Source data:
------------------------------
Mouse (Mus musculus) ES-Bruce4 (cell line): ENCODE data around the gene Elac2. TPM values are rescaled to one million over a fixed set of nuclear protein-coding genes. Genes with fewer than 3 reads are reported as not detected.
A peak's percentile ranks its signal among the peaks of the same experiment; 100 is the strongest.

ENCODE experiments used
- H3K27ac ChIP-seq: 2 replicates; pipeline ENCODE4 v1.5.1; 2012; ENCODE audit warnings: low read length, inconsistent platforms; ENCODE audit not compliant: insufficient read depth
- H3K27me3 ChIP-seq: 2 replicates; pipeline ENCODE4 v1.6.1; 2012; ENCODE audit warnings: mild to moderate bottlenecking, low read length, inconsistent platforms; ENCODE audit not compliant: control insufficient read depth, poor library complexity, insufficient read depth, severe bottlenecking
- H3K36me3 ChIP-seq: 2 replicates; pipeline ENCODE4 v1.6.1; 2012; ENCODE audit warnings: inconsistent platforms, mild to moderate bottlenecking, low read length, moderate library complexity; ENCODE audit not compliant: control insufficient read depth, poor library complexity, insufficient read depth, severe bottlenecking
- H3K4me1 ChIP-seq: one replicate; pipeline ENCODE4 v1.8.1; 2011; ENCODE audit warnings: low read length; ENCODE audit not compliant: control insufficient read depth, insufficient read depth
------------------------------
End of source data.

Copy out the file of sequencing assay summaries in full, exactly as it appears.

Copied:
Mouse (Mus musculus) ES-Bruce4 (cell line): ENCODE data around the gene Elac2. TPM values are rescaled to one million over a fixed set of nuclear protein-coding genes. Genes with fewer than 3 reads are reported as not detected.
A peak's percentile ranks its signal among the peaks of the same experiment; 100 is the strongest.

ENCODE experiments used
- H3K27ac ChIP-seq: 2 replicates; pipeline ENCODE4 v1.5.1; 2012; ENCODE audit warnings: low read length, inconsistent platforms; ENCODE audit not compliant: insufficient read depth
- H3K27me3 ChIP-seq: 2 replicates; pipeline ENCODE4 v1.6.1; 2012; ENCODE audit warnings: mild to moderate bottlenecking, low read length, inconsistent platforms; ENCODE audit not compliant: control insufficient read depth, poor library complexity, insufficient read depth, severe bottlenecking
- H3K36me3 ChIP-seq: 2 replicates; pipeline ENCODE4 v1.6.1; 2012; ENCODE audit warnings: inconsistent platforms, mild to moderate bottlenecking, low read length, moderate library complexity; ENCODE audit not compliant: control insufficient read depth, poor library complexity, insufficient read depth, severe bottlenecking
- H3K4me1 ChIP-seq: one replicate; pipeline ENCODE4 v1.8.1; 2011; ENCODE audit warnings: low read length; ENCODE audit not compliant: control insufficient read depth, insufficient read depth